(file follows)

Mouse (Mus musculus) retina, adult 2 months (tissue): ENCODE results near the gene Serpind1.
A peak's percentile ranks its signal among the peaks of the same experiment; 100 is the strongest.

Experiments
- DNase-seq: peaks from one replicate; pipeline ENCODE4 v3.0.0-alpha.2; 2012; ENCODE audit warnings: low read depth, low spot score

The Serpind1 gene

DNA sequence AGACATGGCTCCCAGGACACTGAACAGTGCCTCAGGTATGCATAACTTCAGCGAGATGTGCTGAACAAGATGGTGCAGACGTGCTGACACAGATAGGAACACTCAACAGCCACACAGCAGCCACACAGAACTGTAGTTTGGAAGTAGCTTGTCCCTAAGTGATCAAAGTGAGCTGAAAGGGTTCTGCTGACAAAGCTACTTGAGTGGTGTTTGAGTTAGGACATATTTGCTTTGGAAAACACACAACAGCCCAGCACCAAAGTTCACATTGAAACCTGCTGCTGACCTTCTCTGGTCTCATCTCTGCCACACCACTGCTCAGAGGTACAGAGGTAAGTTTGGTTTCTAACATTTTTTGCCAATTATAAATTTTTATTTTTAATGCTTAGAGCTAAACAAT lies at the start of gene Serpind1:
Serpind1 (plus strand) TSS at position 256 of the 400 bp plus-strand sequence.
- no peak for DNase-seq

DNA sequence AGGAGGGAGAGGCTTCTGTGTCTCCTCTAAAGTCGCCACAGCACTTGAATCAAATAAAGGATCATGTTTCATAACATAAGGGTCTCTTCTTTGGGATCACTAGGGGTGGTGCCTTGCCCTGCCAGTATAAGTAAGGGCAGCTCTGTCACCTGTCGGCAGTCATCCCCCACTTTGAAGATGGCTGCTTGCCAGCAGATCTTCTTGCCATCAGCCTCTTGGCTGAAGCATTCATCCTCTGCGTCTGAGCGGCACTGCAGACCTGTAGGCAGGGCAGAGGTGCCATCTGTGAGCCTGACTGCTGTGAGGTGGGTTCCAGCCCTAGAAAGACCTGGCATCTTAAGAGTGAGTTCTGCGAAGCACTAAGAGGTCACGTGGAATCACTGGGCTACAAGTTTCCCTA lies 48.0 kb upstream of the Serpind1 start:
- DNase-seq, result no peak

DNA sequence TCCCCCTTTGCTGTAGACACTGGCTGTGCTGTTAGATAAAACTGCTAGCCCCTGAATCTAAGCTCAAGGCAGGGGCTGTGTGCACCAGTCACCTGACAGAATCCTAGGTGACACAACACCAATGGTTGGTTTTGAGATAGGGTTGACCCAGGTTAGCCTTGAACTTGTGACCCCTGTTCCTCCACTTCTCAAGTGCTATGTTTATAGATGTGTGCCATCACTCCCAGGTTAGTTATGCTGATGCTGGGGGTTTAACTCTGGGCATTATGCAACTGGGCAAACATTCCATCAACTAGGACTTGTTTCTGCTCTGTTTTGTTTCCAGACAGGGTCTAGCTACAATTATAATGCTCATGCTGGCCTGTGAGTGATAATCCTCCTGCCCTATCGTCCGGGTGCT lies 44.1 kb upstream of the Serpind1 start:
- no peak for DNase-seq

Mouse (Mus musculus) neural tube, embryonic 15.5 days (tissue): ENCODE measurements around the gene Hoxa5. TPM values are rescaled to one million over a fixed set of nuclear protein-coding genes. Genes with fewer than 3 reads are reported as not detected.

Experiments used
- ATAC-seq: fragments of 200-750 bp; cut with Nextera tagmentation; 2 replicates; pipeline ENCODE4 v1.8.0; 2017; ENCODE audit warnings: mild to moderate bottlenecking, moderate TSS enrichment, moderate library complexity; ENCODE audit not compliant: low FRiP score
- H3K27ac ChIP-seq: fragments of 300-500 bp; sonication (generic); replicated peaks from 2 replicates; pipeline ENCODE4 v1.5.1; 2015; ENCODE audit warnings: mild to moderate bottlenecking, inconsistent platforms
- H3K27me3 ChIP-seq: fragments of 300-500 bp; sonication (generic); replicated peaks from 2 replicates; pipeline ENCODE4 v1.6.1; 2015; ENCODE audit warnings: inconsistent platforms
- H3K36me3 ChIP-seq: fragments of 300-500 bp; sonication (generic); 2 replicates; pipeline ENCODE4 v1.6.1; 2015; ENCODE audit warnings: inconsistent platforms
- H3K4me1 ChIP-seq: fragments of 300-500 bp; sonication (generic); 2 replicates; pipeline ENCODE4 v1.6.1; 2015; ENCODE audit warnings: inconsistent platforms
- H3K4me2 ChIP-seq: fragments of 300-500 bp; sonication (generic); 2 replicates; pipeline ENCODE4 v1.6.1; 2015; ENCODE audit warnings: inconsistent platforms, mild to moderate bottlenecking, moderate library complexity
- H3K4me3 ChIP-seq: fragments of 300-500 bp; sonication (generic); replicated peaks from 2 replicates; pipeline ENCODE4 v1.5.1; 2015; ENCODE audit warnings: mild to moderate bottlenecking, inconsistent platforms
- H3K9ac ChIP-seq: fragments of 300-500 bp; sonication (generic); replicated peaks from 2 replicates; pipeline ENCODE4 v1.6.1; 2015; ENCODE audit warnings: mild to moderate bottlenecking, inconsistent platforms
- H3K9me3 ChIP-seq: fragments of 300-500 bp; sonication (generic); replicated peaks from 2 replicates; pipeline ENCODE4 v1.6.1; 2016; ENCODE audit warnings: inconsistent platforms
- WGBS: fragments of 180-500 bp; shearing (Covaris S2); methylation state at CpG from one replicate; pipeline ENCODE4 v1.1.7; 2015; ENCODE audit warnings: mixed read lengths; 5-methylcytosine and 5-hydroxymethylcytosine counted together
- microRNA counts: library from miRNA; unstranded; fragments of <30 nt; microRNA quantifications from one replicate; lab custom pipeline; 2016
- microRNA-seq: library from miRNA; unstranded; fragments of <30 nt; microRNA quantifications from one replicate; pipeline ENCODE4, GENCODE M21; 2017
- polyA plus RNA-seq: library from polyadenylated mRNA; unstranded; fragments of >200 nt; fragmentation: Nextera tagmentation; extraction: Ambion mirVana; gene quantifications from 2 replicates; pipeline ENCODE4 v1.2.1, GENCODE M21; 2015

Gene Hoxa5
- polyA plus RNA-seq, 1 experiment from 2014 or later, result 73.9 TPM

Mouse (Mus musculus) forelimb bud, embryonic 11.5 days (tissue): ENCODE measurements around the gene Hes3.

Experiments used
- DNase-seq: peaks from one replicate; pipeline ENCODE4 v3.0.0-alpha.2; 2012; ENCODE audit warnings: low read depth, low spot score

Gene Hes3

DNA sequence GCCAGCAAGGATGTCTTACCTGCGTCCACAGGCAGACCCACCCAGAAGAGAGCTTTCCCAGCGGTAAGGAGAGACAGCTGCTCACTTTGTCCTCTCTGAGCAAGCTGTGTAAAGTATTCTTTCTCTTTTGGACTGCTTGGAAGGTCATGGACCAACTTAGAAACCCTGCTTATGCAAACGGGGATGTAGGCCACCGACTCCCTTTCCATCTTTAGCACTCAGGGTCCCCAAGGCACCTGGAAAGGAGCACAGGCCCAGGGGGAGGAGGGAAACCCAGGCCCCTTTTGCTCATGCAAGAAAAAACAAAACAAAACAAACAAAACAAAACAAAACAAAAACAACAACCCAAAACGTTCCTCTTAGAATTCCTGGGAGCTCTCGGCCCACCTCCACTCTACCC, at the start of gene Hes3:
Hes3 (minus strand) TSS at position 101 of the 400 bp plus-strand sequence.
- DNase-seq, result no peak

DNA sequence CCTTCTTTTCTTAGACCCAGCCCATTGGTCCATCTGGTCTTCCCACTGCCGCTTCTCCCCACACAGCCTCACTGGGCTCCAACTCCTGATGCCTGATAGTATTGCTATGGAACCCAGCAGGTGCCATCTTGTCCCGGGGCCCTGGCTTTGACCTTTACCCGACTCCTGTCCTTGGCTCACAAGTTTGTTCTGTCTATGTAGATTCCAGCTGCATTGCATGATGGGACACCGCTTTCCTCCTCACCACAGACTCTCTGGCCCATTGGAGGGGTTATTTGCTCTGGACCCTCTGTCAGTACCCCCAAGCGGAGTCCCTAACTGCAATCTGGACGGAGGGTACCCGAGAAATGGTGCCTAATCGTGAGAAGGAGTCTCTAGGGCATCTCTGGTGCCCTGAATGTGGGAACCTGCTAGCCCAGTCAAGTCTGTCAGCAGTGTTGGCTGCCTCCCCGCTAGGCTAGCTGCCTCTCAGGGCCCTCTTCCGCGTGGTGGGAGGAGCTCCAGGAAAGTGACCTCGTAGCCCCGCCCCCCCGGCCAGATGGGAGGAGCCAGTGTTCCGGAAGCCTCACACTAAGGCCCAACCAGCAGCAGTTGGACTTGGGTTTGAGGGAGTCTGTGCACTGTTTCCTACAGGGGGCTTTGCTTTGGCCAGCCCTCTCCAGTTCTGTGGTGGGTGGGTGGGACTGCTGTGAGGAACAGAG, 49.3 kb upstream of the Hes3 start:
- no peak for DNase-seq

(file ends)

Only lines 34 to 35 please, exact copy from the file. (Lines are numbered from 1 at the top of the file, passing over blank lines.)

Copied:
DNA sequence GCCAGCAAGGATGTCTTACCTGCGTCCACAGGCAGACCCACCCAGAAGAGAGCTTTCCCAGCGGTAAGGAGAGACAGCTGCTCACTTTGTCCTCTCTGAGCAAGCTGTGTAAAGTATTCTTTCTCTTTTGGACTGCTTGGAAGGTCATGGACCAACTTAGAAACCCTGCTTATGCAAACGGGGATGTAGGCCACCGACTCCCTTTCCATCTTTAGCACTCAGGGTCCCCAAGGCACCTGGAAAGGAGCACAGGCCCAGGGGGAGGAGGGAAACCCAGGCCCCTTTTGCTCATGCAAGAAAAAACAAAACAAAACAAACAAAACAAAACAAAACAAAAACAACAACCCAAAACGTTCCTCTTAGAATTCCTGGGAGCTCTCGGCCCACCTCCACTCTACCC, at the start of gene Hes3:
Hes3 (minus strand) TSS at position 101 of the 400 bp plus-strand sequence.